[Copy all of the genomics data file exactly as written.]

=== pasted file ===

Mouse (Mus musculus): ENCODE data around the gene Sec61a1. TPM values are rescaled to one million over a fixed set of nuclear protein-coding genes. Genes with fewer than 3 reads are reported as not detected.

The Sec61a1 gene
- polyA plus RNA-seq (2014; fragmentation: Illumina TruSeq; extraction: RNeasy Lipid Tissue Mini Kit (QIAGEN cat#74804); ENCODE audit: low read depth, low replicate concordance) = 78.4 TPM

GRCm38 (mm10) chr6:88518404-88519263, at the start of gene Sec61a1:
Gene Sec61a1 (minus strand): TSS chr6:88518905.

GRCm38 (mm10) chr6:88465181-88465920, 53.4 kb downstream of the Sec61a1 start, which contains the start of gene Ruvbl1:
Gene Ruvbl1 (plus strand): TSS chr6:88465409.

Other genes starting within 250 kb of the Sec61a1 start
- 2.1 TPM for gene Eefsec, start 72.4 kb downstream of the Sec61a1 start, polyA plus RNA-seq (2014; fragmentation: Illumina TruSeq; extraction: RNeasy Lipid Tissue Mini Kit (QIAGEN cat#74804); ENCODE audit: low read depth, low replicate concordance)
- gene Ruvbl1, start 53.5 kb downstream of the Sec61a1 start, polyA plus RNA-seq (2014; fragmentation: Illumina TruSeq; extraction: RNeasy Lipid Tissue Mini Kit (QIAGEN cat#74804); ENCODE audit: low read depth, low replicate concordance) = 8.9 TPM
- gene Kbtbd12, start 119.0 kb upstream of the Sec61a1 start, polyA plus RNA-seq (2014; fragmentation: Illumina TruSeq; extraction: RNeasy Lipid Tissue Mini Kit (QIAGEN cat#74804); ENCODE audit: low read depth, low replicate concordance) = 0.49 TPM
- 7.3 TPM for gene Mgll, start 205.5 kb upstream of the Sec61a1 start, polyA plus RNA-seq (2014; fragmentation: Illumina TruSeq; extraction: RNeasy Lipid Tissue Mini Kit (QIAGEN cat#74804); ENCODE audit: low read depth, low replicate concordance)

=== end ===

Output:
Mouse (Mus musculus): ENCODE data around the gene Sec61a1. TPM values are rescaled to one million over a fixed set of nuclear protein-coding genes. Genes with fewer than 3 reads are reported as not detected.

The Sec61a1 gene
- polyA plus RNA-seq (2014; fragmentation: Illumina TruSeq; extraction: RNeasy Lipid Tissue Mini Kit (QIAGEN cat#74804); ENCODE audit: low read depth, low replicate concordance) = 78.4 TPM

GRCm38 (mm10) chr6:88518404-88519263, at the start of gene Sec61a1:
Gene Sec61a1 (minus strand): TSS chr6:88518905.

GRCm38 (mm10) chr6:88465181-88465920, 53.4 kb downstream of the Sec61a1 start, which contains the start of gene Ruvbl1:
Gene Ruvbl1 (plus strand): TSS chr6:88465409.

Other genes starting within 250 kb of the Sec61a1 start
- 2.1 TPM for gene Eefsec, start 72.4 kb downstream of the Sec61a1 start, polyA plus RNA-seq (2014; fragmentation: Illumina TruSeq; extraction: RNeasy Lipid Tissue Mini Kit (QIAGEN cat#74804); ENCODE audit: low read depth, low replicate concordance)
- gene Ruvbl1, start 53.5 kb downstream of the Sec61a1 start, polyA plus RNA-seq (2014; fragmentation: Illumina TruSeq; extraction: RNeasy Lipid Tissue Mini Kit (QIAGEN cat#74804); ENCODE audit: low read depth, low replicate concordance) = 8.9 TPM
- gene Kbtbd12, start 119.0 kb upstream of the Sec61a1 start, polyA plus RNA-seq (2014; fragmentation: Illumina TruSeq; extraction: RNeasy Lipid Tissue Mini Kit (QIAGEN cat#74804); ENCODE audit: low read depth, low replicate concordance) = 0.49 TPM
- 7.3 TPM for gene Mgll, start 205.5 kb upstream of the Sec61a1 start, polyA plus RNA-seq (2014; fragmentation: Illumina TruSeq; extraction: RNeasy Lipid Tissue Mini Kit (QIAGEN cat#74804); ENCODE audit: low read depth, low replicate concordance)